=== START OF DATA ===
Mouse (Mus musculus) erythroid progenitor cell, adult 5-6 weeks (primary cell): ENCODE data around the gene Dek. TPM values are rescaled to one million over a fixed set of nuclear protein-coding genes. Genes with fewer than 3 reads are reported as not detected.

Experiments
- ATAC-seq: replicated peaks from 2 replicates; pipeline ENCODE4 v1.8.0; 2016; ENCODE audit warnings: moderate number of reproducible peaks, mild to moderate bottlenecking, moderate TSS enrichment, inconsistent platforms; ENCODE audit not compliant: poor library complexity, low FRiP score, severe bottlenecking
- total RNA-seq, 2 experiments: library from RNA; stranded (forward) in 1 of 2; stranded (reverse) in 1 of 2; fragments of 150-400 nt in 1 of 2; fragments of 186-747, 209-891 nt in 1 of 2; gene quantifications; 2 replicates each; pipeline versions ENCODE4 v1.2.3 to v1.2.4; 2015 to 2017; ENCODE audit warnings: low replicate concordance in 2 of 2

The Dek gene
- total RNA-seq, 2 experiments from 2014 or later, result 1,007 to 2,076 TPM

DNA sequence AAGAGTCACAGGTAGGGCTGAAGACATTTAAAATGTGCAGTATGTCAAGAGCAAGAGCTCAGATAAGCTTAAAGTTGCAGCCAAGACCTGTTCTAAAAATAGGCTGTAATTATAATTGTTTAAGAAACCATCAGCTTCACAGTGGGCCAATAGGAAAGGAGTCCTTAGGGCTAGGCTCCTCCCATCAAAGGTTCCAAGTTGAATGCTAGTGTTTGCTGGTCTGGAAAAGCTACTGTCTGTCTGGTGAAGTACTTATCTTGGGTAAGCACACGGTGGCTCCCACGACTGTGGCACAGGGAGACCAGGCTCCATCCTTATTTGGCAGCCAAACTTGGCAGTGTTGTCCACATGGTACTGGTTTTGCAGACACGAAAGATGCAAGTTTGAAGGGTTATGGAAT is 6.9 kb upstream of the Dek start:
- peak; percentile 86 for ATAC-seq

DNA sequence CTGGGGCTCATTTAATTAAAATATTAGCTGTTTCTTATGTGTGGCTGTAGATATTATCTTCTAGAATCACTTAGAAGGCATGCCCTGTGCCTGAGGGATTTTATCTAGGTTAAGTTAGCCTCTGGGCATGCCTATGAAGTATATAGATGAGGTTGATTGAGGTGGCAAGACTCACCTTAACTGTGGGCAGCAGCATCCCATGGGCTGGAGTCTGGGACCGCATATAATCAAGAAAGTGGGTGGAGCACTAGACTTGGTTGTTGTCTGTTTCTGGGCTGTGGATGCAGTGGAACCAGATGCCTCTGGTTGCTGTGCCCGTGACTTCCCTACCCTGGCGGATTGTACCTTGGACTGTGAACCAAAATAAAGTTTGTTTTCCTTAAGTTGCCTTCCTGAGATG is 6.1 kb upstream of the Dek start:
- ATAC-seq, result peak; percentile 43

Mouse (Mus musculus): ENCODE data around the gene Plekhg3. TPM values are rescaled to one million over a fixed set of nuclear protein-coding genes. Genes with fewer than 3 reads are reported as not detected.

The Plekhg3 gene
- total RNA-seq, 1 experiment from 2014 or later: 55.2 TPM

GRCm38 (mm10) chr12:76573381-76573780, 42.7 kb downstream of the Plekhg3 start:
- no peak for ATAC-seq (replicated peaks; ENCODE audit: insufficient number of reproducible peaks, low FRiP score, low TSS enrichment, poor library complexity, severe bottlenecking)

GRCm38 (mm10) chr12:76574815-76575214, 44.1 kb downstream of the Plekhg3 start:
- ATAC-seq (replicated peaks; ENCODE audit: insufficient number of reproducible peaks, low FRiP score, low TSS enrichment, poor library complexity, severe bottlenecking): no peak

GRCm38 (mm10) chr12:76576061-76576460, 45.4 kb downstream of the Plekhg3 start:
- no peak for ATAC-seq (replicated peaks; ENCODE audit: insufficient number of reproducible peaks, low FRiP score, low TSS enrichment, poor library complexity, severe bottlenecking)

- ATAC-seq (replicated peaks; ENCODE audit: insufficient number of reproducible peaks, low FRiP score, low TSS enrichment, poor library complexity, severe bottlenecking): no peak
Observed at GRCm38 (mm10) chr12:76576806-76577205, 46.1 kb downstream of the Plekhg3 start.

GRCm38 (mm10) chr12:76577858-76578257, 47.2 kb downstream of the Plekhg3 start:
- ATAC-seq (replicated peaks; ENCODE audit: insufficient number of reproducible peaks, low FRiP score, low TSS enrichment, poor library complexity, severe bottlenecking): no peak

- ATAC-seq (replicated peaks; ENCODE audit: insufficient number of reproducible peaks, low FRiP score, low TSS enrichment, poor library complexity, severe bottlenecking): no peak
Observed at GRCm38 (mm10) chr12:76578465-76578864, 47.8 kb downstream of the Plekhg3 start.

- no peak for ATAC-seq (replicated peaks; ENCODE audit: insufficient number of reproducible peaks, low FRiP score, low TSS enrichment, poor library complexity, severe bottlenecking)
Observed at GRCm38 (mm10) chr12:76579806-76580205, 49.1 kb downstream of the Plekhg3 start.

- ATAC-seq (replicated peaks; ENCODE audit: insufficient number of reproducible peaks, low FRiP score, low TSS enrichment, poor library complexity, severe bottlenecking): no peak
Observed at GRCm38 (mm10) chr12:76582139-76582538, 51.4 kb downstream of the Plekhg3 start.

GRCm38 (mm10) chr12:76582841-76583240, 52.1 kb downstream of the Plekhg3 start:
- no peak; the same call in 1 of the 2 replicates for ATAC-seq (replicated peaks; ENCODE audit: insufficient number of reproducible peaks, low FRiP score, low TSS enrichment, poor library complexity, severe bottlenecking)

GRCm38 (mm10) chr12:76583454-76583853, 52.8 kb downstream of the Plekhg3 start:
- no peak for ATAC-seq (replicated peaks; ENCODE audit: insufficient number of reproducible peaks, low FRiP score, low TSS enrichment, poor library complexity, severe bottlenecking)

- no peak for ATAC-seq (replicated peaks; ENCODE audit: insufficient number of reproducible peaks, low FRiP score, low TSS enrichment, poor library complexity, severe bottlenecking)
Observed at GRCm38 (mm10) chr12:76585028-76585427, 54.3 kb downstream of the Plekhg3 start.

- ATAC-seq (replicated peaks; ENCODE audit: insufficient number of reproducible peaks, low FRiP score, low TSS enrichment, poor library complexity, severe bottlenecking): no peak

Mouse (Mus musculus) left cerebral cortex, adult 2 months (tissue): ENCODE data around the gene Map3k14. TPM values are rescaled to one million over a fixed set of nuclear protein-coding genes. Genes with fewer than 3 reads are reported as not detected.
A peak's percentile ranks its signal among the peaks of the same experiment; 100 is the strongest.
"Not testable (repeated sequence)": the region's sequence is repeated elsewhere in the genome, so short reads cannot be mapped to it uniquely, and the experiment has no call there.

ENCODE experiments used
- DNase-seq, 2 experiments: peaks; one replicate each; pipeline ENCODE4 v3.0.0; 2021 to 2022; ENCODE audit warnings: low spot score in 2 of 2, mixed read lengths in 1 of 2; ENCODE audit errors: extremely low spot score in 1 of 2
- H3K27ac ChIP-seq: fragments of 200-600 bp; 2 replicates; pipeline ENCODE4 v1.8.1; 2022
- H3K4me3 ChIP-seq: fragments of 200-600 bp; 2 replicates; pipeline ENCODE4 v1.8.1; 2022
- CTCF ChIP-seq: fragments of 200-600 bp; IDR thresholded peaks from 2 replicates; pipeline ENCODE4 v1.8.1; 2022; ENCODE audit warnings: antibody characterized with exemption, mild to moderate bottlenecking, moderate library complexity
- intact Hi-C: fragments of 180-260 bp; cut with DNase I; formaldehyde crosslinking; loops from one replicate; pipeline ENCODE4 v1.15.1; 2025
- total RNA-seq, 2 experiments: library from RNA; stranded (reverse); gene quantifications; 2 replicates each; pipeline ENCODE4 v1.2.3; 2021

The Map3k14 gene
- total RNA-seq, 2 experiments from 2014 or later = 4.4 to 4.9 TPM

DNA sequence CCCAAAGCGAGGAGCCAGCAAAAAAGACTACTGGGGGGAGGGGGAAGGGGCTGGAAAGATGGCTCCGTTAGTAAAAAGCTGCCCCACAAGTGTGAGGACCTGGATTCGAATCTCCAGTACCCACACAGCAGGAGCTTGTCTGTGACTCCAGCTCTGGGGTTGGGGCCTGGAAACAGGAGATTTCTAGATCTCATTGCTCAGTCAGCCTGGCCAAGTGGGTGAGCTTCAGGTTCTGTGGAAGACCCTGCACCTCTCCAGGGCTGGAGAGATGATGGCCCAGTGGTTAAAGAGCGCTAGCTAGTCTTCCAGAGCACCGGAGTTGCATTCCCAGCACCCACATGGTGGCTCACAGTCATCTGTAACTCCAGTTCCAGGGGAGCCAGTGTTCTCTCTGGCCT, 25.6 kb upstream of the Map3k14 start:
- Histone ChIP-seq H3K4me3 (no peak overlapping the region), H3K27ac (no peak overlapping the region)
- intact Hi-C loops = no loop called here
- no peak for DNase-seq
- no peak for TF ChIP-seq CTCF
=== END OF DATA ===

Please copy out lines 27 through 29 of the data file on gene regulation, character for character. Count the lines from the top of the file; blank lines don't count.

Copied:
Observed at GRCm38 (mm10) chr12:76579806-76580205, 49.1 kb downstream of the Plekhg3 start.

- ATAC-seq (replicated peaks; ENCODE audit: insufficient number of reproducible peaks, low FRiP score, low TSS enrichment, poor library complexity, severe bottlenecking): no peak
Observed at GRCm38 (mm10) chr12:76582139-76582538, 51.4 kb downstream of the Plekhg3 start.